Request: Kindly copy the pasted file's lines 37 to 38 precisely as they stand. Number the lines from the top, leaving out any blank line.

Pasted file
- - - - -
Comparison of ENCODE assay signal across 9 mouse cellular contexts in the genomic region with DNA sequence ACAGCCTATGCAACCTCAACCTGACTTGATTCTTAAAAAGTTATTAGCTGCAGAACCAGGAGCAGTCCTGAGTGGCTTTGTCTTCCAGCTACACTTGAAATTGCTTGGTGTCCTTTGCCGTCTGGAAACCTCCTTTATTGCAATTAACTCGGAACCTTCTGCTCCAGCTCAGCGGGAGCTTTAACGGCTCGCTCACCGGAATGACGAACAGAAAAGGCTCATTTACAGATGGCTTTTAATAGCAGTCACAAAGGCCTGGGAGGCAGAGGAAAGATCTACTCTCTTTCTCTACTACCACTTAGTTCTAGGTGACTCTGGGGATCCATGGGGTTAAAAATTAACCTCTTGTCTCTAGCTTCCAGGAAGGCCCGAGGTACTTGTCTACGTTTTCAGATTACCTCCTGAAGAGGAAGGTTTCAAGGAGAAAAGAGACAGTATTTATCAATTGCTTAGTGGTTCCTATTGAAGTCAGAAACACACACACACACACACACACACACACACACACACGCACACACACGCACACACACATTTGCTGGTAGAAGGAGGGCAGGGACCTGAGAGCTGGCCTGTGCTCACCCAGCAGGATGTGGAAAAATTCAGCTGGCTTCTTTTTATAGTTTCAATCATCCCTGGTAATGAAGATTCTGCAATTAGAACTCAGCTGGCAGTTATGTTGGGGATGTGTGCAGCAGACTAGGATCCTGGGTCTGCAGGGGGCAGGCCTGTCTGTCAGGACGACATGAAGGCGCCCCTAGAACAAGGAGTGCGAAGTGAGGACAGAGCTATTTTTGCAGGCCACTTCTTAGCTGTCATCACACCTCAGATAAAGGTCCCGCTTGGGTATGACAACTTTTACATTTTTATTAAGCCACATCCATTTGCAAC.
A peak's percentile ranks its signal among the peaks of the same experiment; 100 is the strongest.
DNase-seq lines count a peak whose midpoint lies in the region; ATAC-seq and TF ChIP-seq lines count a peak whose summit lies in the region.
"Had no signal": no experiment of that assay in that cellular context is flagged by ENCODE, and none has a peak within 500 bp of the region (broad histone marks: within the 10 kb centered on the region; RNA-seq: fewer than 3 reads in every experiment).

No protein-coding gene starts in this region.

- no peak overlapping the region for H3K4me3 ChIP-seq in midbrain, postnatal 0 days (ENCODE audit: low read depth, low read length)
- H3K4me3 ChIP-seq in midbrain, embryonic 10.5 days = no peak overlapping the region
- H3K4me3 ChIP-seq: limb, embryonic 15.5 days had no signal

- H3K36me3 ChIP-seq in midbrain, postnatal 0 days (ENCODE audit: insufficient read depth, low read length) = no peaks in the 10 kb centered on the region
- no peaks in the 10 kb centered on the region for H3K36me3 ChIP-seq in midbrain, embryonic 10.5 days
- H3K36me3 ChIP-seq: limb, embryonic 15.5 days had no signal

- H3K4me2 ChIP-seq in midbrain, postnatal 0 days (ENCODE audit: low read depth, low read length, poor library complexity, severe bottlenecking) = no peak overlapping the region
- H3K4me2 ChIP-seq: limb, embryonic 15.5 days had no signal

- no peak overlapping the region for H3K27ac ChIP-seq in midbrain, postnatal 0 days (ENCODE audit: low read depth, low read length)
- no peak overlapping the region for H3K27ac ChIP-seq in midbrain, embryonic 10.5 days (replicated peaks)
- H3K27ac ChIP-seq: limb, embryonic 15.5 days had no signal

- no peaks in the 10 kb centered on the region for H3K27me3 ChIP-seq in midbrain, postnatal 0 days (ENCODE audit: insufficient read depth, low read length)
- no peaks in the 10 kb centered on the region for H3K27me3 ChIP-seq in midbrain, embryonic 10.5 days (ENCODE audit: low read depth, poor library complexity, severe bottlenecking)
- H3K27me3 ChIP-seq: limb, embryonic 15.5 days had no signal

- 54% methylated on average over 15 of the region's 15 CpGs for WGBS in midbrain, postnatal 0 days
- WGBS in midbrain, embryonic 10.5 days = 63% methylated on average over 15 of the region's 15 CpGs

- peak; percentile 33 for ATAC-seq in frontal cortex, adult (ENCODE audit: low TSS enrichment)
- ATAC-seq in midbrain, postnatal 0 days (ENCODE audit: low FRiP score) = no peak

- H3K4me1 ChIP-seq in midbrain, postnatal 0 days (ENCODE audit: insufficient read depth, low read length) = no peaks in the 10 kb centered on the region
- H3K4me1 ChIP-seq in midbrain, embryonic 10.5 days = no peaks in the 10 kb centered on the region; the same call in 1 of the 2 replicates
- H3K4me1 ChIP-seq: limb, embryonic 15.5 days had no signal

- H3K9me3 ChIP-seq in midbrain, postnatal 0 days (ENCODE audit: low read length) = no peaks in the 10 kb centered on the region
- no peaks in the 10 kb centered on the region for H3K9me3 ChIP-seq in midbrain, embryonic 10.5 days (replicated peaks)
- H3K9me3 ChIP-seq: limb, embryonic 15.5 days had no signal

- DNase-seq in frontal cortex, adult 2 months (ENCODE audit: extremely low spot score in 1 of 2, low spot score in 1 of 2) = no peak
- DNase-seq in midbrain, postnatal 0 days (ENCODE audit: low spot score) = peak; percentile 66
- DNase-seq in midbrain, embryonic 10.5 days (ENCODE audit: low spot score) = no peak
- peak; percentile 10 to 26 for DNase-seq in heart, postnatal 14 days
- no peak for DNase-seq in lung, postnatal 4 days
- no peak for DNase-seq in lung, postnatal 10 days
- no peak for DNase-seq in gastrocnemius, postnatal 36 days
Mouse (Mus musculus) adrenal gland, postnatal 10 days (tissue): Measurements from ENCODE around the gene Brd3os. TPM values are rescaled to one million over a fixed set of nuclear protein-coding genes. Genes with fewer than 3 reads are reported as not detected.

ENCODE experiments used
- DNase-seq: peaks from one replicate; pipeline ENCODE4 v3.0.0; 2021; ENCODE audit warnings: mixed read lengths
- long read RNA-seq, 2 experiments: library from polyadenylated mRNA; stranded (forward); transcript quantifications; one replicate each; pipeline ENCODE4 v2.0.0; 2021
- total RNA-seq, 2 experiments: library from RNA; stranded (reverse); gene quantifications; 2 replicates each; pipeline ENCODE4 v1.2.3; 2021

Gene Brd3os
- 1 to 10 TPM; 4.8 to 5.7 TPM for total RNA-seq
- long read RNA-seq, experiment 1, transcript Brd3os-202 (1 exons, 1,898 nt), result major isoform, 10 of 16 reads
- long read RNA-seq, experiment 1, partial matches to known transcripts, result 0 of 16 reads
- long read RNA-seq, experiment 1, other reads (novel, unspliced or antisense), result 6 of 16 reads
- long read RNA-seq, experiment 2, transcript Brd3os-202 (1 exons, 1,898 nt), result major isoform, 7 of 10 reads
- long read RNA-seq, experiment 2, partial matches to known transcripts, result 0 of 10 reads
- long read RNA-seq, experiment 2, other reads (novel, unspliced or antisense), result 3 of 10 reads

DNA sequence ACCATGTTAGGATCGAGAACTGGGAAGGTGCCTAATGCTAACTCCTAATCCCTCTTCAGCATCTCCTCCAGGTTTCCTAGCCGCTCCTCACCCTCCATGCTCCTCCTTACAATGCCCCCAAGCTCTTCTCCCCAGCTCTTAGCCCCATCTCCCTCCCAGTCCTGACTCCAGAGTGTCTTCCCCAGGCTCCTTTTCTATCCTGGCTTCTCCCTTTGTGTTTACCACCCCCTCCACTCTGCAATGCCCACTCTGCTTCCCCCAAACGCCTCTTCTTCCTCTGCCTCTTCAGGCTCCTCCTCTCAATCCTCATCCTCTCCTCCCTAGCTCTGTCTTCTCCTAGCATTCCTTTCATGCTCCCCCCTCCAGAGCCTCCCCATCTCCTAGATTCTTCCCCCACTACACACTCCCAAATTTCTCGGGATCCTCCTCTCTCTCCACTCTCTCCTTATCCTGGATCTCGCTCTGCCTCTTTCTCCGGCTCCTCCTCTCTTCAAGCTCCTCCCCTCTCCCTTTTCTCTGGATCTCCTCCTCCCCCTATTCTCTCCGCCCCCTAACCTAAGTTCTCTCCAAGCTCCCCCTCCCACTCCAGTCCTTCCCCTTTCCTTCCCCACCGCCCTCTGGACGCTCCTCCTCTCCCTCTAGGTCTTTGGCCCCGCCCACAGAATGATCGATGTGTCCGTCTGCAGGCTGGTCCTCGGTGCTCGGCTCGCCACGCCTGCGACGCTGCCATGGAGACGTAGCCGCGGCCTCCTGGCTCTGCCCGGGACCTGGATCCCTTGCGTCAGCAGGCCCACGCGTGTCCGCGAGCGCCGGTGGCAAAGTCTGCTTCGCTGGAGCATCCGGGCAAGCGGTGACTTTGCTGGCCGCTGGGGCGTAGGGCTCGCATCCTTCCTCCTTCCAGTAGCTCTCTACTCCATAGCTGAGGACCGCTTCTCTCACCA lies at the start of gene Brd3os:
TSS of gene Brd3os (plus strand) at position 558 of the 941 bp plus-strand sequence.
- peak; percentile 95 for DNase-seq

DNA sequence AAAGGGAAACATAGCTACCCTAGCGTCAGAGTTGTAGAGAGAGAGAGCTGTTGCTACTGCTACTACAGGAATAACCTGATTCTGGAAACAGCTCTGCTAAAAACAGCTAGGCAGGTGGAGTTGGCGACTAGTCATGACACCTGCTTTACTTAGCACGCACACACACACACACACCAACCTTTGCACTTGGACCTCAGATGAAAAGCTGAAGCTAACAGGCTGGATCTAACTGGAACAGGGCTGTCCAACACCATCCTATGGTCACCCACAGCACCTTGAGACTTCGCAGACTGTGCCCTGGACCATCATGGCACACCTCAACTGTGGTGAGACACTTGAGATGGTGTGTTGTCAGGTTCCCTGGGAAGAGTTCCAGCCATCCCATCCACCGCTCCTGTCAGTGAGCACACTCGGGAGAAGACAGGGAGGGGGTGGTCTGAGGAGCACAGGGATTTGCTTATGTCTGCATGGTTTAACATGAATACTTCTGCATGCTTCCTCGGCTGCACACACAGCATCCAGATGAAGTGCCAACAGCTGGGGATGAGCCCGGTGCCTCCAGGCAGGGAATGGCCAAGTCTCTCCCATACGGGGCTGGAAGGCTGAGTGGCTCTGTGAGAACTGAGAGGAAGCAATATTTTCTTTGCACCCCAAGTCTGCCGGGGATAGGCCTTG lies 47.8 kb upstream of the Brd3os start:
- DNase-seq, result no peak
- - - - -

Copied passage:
Mouse (Mus musculus) adrenal gland, postnatal 10 days (tissue): Measurements from ENCODE around the gene Brd3os. TPM values are rescaled to one million over a fixed set of nuclear protein-coding genes. Genes with fewer than 3 reads are reported as not detected.

ENCODE experiments used